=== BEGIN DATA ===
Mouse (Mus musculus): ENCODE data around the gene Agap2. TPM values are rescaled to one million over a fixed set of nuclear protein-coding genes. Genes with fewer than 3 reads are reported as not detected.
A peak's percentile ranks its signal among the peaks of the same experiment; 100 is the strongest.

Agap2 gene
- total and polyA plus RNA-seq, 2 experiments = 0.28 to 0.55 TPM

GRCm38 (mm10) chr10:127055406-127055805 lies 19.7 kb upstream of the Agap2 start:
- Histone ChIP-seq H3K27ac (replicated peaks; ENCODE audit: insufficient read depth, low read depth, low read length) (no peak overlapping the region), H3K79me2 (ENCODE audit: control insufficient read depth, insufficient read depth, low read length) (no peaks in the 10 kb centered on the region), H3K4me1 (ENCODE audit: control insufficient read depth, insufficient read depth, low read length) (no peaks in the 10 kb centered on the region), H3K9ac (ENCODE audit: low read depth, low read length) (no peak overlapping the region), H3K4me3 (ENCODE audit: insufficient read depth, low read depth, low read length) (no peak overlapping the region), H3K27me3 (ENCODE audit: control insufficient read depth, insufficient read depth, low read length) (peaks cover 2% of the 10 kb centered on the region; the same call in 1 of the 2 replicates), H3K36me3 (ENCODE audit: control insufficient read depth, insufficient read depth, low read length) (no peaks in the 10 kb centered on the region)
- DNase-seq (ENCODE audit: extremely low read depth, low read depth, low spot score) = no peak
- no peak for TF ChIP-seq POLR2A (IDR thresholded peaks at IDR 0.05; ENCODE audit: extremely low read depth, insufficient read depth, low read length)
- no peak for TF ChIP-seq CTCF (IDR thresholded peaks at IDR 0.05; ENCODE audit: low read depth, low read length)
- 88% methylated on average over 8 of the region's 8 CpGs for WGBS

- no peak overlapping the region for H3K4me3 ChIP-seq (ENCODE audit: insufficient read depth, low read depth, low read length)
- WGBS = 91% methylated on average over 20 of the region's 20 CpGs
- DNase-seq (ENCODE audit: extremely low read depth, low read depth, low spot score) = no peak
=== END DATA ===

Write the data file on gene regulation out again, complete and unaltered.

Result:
Mouse (Mus musculus): ENCODE data around the gene Agap2. TPM values are rescaled to one million over a fixed set of nuclear protein-coding genes. Genes with fewer than 3 reads are reported as not detected.
A peak's percentile ranks its signal among the peaks of the same experiment; 100 is the strongest.

Agap2 gene
- total and polyA plus RNA-seq, 2 experiments = 0.28 to 0.55 TPM

GRCm38 (mm10) chr10:127055406-127055805 lies 19.7 kb upstream of the Agap2 start:
- Histone ChIP-seq H3K27ac (replicated peaks; ENCODE audit: insufficient read depth, low read depth, low read length) (no peak overlapping the region), H3K79me2 (ENCODE audit: control insufficient read depth, insufficient read depth, low read length) (no peaks in the 10 kb centered on the region), H3K4me1 (ENCODE audit: control insufficient read depth, insufficient read depth, low read length) (no peaks in the 10 kb centered on the region), H3K9ac (ENCODE audit: low read depth, low read length) (no peak overlapping the region), H3K4me3 (ENCODE audit: insufficient read depth, low read depth, low read length) (no peak overlapping the region), H3K27me3 (ENCODE audit: control insufficient read depth, insufficient read depth, low read length) (peaks cover 2% of the 10 kb centered on the region; the same call in 1 of the 2 replicates), H3K36me3 (ENCODE audit: control insufficient read depth, insufficient read depth, low read length) (no peaks in the 10 kb centered on the region)
- DNase-seq (ENCODE audit: extremely low read depth, low read depth, low spot score) = no peak
- no peak for TF ChIP-seq POLR2A (IDR thresholded peaks at IDR 0.05; ENCODE audit: extremely low read depth, insufficient read depth, low read length)
- no peak for TF ChIP-seq CTCF (IDR thresholded peaks at IDR 0.05; ENCODE audit: low read depth, low read length)
- 88% methylated on average over 8 of the region's 8 CpGs for WGBS

- no peak overlapping the region for H3K4me3 ChIP-seq (ENCODE audit: insufficient read depth, low read depth, low read length)
- WGBS = 91% methylated on average over 20 of the region's 20 CpGs
- DNase-seq (ENCODE audit: extremely low read depth, low read depth, low spot score) = no peak